Interview: Virapatna Thakolsri
How is ASEAN harmonising regulatory standards for drugs and pharmaceutical products?
VIRAPATNA THAKOLSRI: While the member states of ASEAN have been discussing the harmonisation of pharmaceutical standards for quite some time, this initiative admittedly has not been moving forward as quickly as we hoped. Although the region has made strides in bringing standards in line with international norms, to a large extent regulation still varies country by country. The ultimate goal is for a pharmaceutical producer based in Thailand, for example, to be able to provide its products across the entire region, but that is not yet reality. Regulation differs on issues such as protectionism of local markets and the overall readiness of adopting higher standards.
One positive step for Thailand is that the Thai Food and Drug Administration acceded to the Pharmaceutical Inspection Co-operation Scheme in August 2016, joining a group of 49 participating authorities from across all continents in harmonising inspection procedures and developing common standards. Thailand joins Indonesia, Malaysia and Singapore as the only ASEAN members currently complying with this endeavour. While this is undoubtedly a positive and necessary step in improving the nation’s pharmaceutical standards, drawbacks exist in that local standards will eventually be even further from those of non-signatories within the region. ASEAN must follow the example of other common trade areas in uniformly accepting common regulation so that the significant growth potential of this sector in the region can be realised.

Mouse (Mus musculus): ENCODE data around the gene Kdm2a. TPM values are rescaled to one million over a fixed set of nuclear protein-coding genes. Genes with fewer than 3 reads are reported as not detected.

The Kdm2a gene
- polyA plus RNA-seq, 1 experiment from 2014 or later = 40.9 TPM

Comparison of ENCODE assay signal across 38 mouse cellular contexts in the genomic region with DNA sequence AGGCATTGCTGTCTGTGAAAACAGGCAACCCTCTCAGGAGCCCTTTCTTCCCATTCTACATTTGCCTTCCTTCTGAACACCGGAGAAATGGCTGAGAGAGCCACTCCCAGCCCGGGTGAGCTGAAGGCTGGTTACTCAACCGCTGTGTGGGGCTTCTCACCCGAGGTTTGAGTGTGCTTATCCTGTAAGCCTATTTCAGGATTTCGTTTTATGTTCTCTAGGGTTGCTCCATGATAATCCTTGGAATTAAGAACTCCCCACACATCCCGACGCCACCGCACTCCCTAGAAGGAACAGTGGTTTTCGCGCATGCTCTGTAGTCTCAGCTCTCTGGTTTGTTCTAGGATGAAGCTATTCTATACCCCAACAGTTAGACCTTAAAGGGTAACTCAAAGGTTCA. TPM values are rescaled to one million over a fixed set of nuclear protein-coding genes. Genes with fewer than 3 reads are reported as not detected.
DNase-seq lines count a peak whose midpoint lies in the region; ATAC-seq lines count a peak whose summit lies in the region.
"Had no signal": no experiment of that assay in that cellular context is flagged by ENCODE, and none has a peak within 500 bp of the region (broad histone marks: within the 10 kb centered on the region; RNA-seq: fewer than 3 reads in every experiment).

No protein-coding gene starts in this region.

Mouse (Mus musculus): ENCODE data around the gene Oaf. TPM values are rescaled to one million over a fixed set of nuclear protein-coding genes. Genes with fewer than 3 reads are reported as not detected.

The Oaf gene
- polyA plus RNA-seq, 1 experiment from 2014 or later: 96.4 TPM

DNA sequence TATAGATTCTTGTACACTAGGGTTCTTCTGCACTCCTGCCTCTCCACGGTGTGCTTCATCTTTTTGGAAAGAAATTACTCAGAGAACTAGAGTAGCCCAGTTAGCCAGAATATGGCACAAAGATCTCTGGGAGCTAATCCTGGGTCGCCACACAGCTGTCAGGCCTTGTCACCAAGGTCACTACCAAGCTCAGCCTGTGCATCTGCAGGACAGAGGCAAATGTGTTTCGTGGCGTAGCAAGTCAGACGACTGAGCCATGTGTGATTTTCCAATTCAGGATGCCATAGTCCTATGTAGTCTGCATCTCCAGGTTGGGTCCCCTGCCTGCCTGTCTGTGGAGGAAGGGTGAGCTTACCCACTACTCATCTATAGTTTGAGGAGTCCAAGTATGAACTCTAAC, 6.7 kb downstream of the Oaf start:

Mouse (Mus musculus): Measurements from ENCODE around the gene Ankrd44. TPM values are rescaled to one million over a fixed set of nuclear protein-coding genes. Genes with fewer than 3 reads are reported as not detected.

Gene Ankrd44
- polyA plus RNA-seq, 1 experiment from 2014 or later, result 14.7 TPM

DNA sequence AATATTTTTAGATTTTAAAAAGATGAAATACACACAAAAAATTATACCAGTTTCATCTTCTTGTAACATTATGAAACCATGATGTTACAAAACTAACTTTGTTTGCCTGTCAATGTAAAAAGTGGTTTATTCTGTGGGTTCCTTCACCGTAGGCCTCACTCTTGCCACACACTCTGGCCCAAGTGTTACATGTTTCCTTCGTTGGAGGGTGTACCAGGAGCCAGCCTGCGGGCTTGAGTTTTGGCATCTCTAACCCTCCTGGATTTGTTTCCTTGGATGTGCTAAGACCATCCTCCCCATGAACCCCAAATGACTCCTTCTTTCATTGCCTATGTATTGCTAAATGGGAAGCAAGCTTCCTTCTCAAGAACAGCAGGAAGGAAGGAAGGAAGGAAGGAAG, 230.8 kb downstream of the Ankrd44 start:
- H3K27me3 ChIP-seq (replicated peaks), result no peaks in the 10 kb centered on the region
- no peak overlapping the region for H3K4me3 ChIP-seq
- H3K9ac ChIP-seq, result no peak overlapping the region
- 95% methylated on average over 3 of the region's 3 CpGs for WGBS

What is needed in pharmaceutical research and development (R&D), and how is the government supporting these efforts?
VIRAPATNA: One important factor to consider when discussing the need for R&D is the difference between entirely new products and generic versions of those same products. I believe that, although the development of entirely new solutions to existing diseases is paramount, a certain amount of expertise and technology is also required to make generic versions of those products.
At the moment, the government has developed the Thailand 4.0 policy. The policy encourages and paves the way for Thailand to develop local industries. It is with this policy in mind that the pharmaceutical business has to continually develop and invest in R&D on a local level..
What is the market composition of private and public hospitals, and how does this affect public perception of the pharmaceutical segment?
VIRAPATNA: While the private health care sector is indeed growing in terms of foreign and affluent patients within urban centres such as Bangkok, when looking at the raw numbers, private hospitals still do not service a significant percentage of the local population. Whereas usage rates are low and prices of health care provision are high in private hospitals, the opposite is true of government hospitals. That being said, the level of price control being implemented to keep health care costs low at government hospitals does have adverse effects on near investment and innovative products. Price controls can often result in the oversubscription of drugs and medicines. I believe that leaving the price of pharmaceutical goods to market forces is the most efficient mechanism.
Furthermore, educating the public about pharmaceuticals they are ingesting is key and can prevent such prices. The perception of the pharmaceutical industry is often that the sole focus is making a profit. However, as competition and the need for research increases as the demand for medicine rises, a shift in mindset is needed to realise that pharmaceuticals are both a necessity and a public good.
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